Thursday, November 1, 2012

Being a Bald Mamma or Daddy

A good friend of mine recently asked me for some ideas for her friend, who is beginning chemo shortly and has two young children. Her friend is hoping to ease the adjustment  for her children when she loses her hair. This mom is in my thoughts and prayers. I wish her and her family the best.

Regarding being a bald mamma, in my experience, it's not easy at first. But hugs and love feel no different to a child when they come from a parent who suddenly doesn't have hair. Quickly, she will realize you are the same person, despite the different appearance.
Katelyn's and my first day together post my hospital stay
(and her first day with a bald mama)

After returning from the hospital, I removed my hat for the first time in front of Katelyn. She asked me in her simple sentence fragments to put it back on. And then to take it off again. We repeated this several times, and my mom noted that Katelyn was probably hoping the next time I removed my hat, my hair would be back. My daughter's disapproval, expressed by physically distancing herself from me, was not easy for me to bare. Albeit, her reaction might have been less severe if she'd seen me more than a collective two hours over the prior 40 days. Regardless, her initial reaction quickly faded. 

Only a few weeks later, Katelyn had become so accustomed to my bald head that when I tried on a wig that matched my former blond hairstyle, she shirked away from me. I immediately took it off, and never wore it around her again. In fact, I never wore it at all. Katelyn liked her mommy bald, and that's who I am-- Katelyn's mommy.

As my hair began to grow back, one of her routine ways of showing affection was to pat the top of my head and say, "Hair growing back." Because hair grows so slowly, there's been no need for her to adjust to my appearance changing back to the "normal me." Now, when I show her pictures of me when I was bald, she doesn't associate the person in the pic with the mommy holding her. This is comforting. As a family, we are healing, and moving forward.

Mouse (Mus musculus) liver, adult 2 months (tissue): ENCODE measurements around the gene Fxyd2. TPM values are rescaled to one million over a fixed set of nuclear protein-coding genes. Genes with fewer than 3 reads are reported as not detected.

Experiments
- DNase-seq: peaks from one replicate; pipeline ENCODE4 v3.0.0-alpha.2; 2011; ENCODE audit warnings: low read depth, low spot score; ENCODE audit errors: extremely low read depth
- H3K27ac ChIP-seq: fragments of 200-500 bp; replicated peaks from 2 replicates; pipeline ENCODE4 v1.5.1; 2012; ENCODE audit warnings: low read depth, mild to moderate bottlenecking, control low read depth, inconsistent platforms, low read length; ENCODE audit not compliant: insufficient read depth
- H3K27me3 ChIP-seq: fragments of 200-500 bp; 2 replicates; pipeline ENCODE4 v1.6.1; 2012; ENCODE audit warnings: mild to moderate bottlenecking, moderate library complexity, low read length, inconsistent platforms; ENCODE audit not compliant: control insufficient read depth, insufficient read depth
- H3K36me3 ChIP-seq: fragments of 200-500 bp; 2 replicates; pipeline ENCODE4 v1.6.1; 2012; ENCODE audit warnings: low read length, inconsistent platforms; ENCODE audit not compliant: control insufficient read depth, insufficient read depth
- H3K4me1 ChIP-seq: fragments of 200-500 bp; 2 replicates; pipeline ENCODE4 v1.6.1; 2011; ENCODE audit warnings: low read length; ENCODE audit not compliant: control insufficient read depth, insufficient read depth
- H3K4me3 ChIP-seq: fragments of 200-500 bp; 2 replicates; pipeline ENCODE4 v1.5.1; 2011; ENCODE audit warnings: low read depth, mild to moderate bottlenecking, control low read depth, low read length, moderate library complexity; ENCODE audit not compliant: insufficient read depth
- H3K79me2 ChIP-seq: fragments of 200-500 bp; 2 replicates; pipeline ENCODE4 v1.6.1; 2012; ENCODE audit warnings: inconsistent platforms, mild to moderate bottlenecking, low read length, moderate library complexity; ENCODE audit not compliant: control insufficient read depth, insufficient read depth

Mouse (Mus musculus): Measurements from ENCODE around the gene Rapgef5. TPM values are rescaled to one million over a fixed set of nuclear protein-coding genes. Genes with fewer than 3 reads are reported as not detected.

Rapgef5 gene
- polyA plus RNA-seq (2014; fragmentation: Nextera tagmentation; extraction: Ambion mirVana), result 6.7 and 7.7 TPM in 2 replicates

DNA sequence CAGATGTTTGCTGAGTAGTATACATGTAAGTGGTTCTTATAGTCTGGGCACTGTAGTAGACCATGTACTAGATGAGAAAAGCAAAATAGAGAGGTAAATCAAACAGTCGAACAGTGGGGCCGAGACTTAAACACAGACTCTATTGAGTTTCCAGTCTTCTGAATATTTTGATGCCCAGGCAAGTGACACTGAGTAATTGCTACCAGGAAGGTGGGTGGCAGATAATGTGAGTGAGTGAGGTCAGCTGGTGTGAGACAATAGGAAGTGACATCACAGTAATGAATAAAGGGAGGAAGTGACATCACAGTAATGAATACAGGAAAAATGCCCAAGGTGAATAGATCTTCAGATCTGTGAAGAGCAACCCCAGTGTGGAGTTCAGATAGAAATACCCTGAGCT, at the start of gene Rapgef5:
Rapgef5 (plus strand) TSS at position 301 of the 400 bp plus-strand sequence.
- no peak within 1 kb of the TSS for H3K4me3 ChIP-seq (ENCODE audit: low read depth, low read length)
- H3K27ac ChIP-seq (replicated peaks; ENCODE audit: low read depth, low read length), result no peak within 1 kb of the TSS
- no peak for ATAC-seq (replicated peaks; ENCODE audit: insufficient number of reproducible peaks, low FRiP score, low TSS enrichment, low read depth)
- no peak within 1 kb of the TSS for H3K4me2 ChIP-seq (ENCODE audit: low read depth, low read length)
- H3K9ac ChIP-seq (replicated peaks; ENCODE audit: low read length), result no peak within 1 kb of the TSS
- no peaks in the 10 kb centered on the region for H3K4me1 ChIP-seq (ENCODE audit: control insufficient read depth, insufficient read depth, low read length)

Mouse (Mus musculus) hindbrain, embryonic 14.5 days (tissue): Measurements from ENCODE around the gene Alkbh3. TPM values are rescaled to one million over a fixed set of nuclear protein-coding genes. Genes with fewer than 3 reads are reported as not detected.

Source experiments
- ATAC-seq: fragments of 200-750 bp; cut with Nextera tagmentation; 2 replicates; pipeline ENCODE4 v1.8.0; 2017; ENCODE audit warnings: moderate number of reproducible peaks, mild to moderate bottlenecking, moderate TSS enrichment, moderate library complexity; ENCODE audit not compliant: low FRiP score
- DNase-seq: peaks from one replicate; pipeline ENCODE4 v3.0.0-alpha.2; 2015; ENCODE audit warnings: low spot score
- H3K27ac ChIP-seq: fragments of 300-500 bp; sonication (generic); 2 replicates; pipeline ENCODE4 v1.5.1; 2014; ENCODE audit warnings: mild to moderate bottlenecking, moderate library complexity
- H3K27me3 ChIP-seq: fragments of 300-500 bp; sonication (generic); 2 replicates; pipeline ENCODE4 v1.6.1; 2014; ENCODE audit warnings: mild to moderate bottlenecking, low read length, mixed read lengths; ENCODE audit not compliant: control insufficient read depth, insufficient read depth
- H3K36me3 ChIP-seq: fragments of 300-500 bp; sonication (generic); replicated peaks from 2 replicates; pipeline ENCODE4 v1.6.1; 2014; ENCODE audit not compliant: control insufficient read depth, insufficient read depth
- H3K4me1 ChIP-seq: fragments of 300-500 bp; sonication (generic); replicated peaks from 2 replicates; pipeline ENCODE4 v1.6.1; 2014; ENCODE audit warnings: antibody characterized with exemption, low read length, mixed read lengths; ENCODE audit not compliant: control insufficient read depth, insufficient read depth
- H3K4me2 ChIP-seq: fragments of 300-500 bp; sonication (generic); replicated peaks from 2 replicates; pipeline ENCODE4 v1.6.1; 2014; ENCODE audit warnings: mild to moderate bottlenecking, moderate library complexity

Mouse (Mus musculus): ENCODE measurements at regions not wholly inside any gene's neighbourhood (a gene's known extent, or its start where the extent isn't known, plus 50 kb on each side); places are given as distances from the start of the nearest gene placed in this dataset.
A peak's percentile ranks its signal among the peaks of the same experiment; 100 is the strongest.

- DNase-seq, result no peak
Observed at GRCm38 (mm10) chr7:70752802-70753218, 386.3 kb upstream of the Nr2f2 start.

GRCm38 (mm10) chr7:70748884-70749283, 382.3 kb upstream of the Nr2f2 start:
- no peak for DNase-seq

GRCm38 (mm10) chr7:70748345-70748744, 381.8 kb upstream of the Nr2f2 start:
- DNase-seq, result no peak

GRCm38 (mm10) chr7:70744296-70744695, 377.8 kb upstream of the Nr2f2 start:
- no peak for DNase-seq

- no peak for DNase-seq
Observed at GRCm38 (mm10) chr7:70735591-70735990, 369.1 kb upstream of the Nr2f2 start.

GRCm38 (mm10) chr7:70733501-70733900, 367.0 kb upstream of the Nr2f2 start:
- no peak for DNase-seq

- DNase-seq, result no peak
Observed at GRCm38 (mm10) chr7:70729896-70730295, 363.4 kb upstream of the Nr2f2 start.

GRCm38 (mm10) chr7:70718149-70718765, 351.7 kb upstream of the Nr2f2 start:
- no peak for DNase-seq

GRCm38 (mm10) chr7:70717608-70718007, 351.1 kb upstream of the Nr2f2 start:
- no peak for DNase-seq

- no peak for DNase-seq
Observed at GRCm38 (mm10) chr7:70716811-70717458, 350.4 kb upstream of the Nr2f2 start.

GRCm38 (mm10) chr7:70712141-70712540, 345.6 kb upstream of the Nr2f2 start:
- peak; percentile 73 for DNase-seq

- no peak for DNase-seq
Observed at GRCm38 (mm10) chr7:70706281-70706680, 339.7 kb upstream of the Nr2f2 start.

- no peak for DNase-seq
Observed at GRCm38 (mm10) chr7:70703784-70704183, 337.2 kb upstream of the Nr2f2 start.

Below are a few ideas from a former bald mamma for easing the adjustment for children:
  • If your hair is long now, cut it very short before it falls out. Hair length seemingly affects the shape of your face. If your children have a chance to get used to the partial change, when you lose the rest of it, they'll only have to become accustomed to the change in texture.
  • If your children are old enough, let them help you cut it before it falls out. It may give them more of a sense of control. And how fun is it to chop off long hair? (just ask my childhood friend, Andrea, who I let do just that to me when we were kids)
  • Let your children help you decide your new look, or take their emotional cues, in terms of hats/scarves/wig/bald. There are a lot of stylish hats out there. Check out
  • When my hair had reached "fuzz length," I used to tickle Katelyn by rubbing my head against her bare skin. If something can produce smiles, it's far less scary.
  • Because Katelyn was so young, I didn't have to worry about her feeling embarrassed of me, but other older children openly expressed their wonderment, and unfortunately occasionally disgust, at my head. I would've been happy to wear a wig to make it easier for Katelyn if she were older. In terms of responding to other children, I used a very simple explanation: "I had to take medicine that saved my life, but made me lose my hair. Being alive is much more important than having hair. Being a good person is also much more important than having hair." Although it's true that you can still be beautiful while being bald, I never mentioned beauty during my explanations because I believe that there's way too much pressure for young girls to be beautiful (but that is a different topic...)
  • But... since it's hard not to think about feeling ugly when bald, to comfort myself, I would search on the Internet for celebrities with short hairstyles. I liked seeing that healthy people also make the decision to show off every angle of their faces.
  • If you chose to wear a hat, ask your spouse to wear one too. Then your situation won't be as pronounced. Maybe children will want to wear them too. Often, all three of us did wear hats, including in our Christmas card photo.
  • Unfortunately, a bald head gives a visual to all the fears facing a family with a cancer diagnosis. For older children, I imagine that it might serve as a reminder of these fears. I used to worry that strangers would look at me and assume I was going to die, and I can't imagine having to worry that a child might have that same reaction. A wig might help children focus less on this. Or maybe baldness could become a sign that the medicine is working. If the chemo killed the fast-dividing hair cells, it must be strong enough to kill the bad cells. 
All we can do is try to find as many of those tickling, patting, hugging, stylish-hat-finding moments as possible. The fuzzy head on the bare tummy really does make a great wrestling move.